An Australian television anchor is being praised for a powerful on-air reflection of the New Zealand mosque shootings and the politics of division and fear.
Waleed Aly, one of the hosts of the Australian news and current affairs show The Project, is himself Muslim and described to viewers being initially reticent to weigh in on the attack that killed 49 Muslims in two Christchurch mosques on Thursday night.
New Zealand police and New Zealand Prime Minister Jacinda Ardern have since called the attack an act of terrorism.
But Aly told viewers he felt an “overwhelming sense of responsibility” to speak about the violence and went on to describe both the fear he felt in response to the attack and the lack of shock that it happened at all given repeated similar incidents and the language used by politicians to “demonize particular groups.”
“While I appreciate the words our leaders have said today … I have something to ask. Don’t change your tune now because the terrorism seems to be coming from a white supremacist. If you’ve been talking about being tough on terrorism for years and the communities that allegedly support it, then show us how tough you are now,” he said, laying out several cases of anti-Islam comments by Australian political leaders in recent years.
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“Now we understand that this is not a game, terrorism doesn’t choose its victims selectively, that we are one community and everything we say to try and tear people apart, demonize particular groups, set them against each other — that all has consequences, even if we’re not the ones with our fingers on the trigger.”
Police in New Zealand charged a 28-year-old man with murder in connection with the shootings, which were live-streamed on social media by a self-proclaimed white nationalist as they happened on Thursday night.
Two other individuals remain in custody but have not been charged.
The massacre that killed 49 people took place at two mosques in the small New Zealand city of Christchurch, which is home to roughly 375,000 people.
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Another 48 people are being treated in hospital, according to police.
Police have also confirmed that the individual behind the shooting published a “manifesto” in which they railed about far-right conspiracy theories describing so-called “white genocide,” attacking Muslims and repeatedly referencing the Crusades, which are a common point of fixation for extremists on the far-right.
Those killed were attacked during prayers, and Aly described what he said it must have been like in that room just before the shots rang out.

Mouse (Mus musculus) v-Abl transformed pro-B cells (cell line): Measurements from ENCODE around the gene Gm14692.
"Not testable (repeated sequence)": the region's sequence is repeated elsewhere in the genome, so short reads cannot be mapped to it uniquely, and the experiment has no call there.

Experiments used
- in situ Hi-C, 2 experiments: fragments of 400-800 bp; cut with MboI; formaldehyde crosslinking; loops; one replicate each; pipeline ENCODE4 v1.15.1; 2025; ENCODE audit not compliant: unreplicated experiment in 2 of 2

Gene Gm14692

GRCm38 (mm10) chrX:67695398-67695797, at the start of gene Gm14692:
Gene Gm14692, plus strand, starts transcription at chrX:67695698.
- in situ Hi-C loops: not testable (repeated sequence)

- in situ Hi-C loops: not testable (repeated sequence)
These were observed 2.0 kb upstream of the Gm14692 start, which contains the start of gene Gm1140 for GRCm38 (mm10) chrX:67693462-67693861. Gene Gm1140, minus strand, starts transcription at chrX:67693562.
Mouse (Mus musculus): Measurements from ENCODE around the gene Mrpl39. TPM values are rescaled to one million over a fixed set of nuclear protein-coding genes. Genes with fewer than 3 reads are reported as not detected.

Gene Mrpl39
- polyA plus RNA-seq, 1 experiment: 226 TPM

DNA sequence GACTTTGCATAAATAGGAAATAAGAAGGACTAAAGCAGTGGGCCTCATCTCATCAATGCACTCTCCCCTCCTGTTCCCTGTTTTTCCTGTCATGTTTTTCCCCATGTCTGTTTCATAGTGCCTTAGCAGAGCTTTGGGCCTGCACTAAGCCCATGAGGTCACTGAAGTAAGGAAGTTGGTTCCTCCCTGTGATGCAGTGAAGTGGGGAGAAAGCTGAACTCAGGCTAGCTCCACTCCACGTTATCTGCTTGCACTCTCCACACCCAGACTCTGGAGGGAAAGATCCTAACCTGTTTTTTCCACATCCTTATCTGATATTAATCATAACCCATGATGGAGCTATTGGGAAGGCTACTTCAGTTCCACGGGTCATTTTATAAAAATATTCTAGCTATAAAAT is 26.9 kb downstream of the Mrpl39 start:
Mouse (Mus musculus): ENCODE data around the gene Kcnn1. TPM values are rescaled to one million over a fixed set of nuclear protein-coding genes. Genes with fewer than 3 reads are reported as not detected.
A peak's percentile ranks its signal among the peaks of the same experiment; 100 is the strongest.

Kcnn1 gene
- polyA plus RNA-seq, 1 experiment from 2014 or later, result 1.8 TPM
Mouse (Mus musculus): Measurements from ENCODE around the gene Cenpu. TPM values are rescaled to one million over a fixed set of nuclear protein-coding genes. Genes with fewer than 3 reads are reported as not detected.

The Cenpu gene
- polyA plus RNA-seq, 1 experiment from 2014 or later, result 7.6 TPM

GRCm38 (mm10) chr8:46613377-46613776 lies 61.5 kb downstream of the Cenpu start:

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“I was in the mosque today. I do that every Friday just like the people in those mosques in Christchurch today,” he said. “I know exactly what those moments before the shooting began would have been like. I know how quiet, how still, how introspective those people would have been before they were suddenly gunned down. How separated from the world they would have felt before the world came in and tore their lives apart.”
He continued, adding that “the people who did this knew well enough how profoundly defenceless their victims were at that moment.”
“This is a congregational prayer that happens every week like clockwork. This was slaughter by appointment and it’s scary because like millions of other Muslims, I’m going to keep attending those appointments — and it feels like fish in a barrel.”
Aly went on to say that the language used to defend the attack in the manifesto was similar to what Australian politicians have been saying for years and referenced numerous remarks, including one statement from Australian Senator Fraser Anning shortly after the massacre.
In the statement, Anning, who is a far-right elected senator for state of Queensland, blamed the shootings on Muslim immigration to New Zealand and quoted a Bible passage that those who live by the sword will die by the sword.
He then added that those killed were not “blameless.”
Aly said while the leaders of Australian political parties have since denounced Anning, they themselves have made divisive and anti-Islam statements and pointed to comments in 2016 by the country’s then-immigration minister that it had been a mistake to resettle Muslims from Lebanon in the 1970s.
He also highlighted the condemnation of the attack by Australian Prime Minister Scott Morrison by referencing a 2011 report that Morrison, while immigration critic for the opposition party, had advocated the party “capitalise on electorate fears of ‘Muslim immigration,’ ‘Muslims in Australia,’ and Muslim migrants’ ‘inability to integrate.'”
Aly’s collected but stirring remarks quickly garnered praise on social media.